Rail Director meets James Adshead, the former firefighter, London cabbie, and lecturer, who is now head of workforce safety for Network Rail’s Southern Region
For more than 30 years you’d have been more likely to see James Adshead driving a fire engine than working on the railway, but a track change 13 years ago saw him take on an equally important role, helping to keep Network Rail’s staff safe.
He credits the experiences and opportunities at the London Fire Brigade (LFB) – latterly as its group manager in the health and safety department – to him developing an eclectic set of skills that have put him to good use in a variety of roles and situations.
Advice and guidance
No more so than at Network Rail where he is head of workforce safety for the Southern Region, a role that also sees him providing advice and guidance around applying the company’s standards, working within the Rail Safety and Standards Board rules to improve both safety and performance by working smarter.
“Both jobs at the fire service and Network Rail involve teamwork and shift working and of course there is the working over Christmas and New Year,” he said. “There were lots of similarities to our frontline teams and I worked in health and safety for the fire brigade where we had to overcome issues with trying to fit the rules to the ways of working.
“Attending emergency calls is dynamic and there are no sets of rules that can provide the
answer to what you might be called out to, so you have to adapt what you have.
“The railway feels like this in many instances. We have a lot of rules but having to negotiate which ones apply at which time and choosing what is appropriate for the occasion is not always easy.”
Politics and philosophy
While working at LFB, James was also a London taxi driver, holding a cab licence for more than 20 years.
“Driving a cab was something I did to make ends meet, plus I was always fascinated by London, its buildings and history,” he said. “I did a degree in politics, philosophy and history and then went to work at Birkbeck College as a part-time lecturer on the degree course. I taught first-year students, advised on essay and exam techniques, marked essays and generally supported students through the course.
“A skill I learned from this was how to take complex ideas and present them in a way that people could understand, which is really useful in my current role.”
James joined Network Rail in June 2009, initially working in rail maintenance, before becoming a health and safety manager, and then principal health and safety manager (head of workforce safety).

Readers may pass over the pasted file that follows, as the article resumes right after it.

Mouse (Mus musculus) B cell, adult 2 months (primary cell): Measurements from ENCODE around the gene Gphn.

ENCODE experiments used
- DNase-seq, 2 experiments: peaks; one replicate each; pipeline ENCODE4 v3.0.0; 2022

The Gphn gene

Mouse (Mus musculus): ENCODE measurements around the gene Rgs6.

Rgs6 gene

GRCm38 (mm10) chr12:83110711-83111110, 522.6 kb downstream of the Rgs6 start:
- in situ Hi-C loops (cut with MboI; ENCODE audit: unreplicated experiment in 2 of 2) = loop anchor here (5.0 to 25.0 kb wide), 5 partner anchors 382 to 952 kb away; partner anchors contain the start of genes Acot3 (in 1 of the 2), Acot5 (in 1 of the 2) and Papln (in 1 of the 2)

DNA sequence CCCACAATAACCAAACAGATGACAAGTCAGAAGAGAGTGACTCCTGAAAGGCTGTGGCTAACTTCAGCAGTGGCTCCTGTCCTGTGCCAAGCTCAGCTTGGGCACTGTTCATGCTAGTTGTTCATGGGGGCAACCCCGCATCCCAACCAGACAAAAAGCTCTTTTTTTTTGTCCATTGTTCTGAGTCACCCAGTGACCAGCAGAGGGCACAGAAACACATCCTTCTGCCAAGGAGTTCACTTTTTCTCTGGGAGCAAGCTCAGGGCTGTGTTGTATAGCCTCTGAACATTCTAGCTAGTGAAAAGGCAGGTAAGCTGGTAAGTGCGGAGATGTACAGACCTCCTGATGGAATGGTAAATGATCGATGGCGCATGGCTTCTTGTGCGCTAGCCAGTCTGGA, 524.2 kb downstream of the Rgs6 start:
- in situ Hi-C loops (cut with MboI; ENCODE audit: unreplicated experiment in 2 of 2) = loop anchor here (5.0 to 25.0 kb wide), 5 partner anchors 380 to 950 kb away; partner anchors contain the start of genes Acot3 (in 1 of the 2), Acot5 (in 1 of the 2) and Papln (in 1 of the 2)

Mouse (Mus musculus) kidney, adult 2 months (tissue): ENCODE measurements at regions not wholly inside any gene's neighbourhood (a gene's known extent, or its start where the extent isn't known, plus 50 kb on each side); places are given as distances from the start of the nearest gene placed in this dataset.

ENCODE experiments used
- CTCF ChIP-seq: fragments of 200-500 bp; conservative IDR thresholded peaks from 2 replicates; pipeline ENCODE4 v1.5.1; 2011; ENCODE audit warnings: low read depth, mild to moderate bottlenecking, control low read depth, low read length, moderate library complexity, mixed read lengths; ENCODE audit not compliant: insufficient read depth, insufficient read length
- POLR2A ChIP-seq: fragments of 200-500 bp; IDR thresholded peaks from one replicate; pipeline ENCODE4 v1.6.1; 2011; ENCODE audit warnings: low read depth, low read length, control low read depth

“Working for the LFB was about balancing risk and benefit,” he said. “Safety was really important but so was rendering the service the public expected. There were lots of rules, but these needed to be flexible to enable staff to do their job. Training and familiarity with tools and equipment were key elements to delivering performance.
“I had never thought about a career on the railway. When I left the LFB I wanted to do something completely different and saw an advert for jobs with Network Rail.
“Although I was a senior officer with the LFB, by the time I left I started as a workforce health safety environment advisor with Network Rail. I knew nothing about the railway but saw it as somewhere exciting to work and completely different from what I had been doing.
“I was not disappointed. I don’t think the general public have any idea what goes on in maintaining and enhancing the railway, about the number of staff employed, the type of work they do or the commitment it takes. I don’t think we have been good at promoting it.”
James is currently working as the head of workforce safety for the Southern Region, as well as providing advice and support to the track safety team and running a team of safety coaches, that provides second line assurances to activities.
“My current role involves providing advice and guidance to the region and route on safety related issues, primarily around how the workforce use and interpret the rules and standards and how we can use them to improve performance. It also involves engaging with the technical authority to look at ways we can improve safety for staff with new equipment and new ways of working.
“During my time at Network Rail there continues to be an increasing focus on health and wellbeing, which has become increasingly important since COVID. The importance of good mental health is being recognised not just for the benefit it brings, but because of the impact of poor mental health on all other aspects of health and safety.
“Being fit and healthy is a key part of being safe, enjoying coming to work and feeling fulfilled. That is why having the right organisational culture is important. Technology can play a big part in reducing physical activity, reducing time on track, speeding up work and improving performance, but we need to make sure we can integrate the technology in a way that reduces the workload rather than increases it.”
James is calling time on his career at Network Rail at the end of July and is looking for a new challenge, which based on the wide range of his previous roles could lead to anything.